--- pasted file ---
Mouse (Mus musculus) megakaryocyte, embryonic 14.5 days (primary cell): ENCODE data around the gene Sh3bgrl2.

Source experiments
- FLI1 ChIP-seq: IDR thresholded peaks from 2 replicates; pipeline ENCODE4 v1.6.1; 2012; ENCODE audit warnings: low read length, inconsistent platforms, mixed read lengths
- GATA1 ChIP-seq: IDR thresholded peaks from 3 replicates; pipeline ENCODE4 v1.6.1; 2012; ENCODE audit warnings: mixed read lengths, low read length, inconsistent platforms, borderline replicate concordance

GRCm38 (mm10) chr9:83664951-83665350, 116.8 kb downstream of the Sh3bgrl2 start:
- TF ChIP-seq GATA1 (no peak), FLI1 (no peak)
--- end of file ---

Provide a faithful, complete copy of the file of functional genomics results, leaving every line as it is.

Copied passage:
Mouse (Mus musculus) megakaryocyte, embryonic 14.5 days (primary cell): ENCODE data around the gene Sh3bgrl2.

Source experiments
- FLI1 ChIP-seq: IDR thresholded peaks from 2 replicates; pipeline ENCODE4 v1.6.1; 2012; ENCODE audit warnings: low read length, inconsistent platforms, mixed read lengths
- GATA1 ChIP-seq: IDR thresholded peaks from 3 replicates; pipeline ENCODE4 v1.6.1; 2012; ENCODE audit warnings: mixed read lengths, low read length, inconsistent platforms, borderline replicate concordance

GRCm38 (mm10) chr9:83664951-83665350, 116.8 kb downstream of the Sh3bgrl2 start:
- TF ChIP-seq GATA1 (no peak), FLI1 (no peak)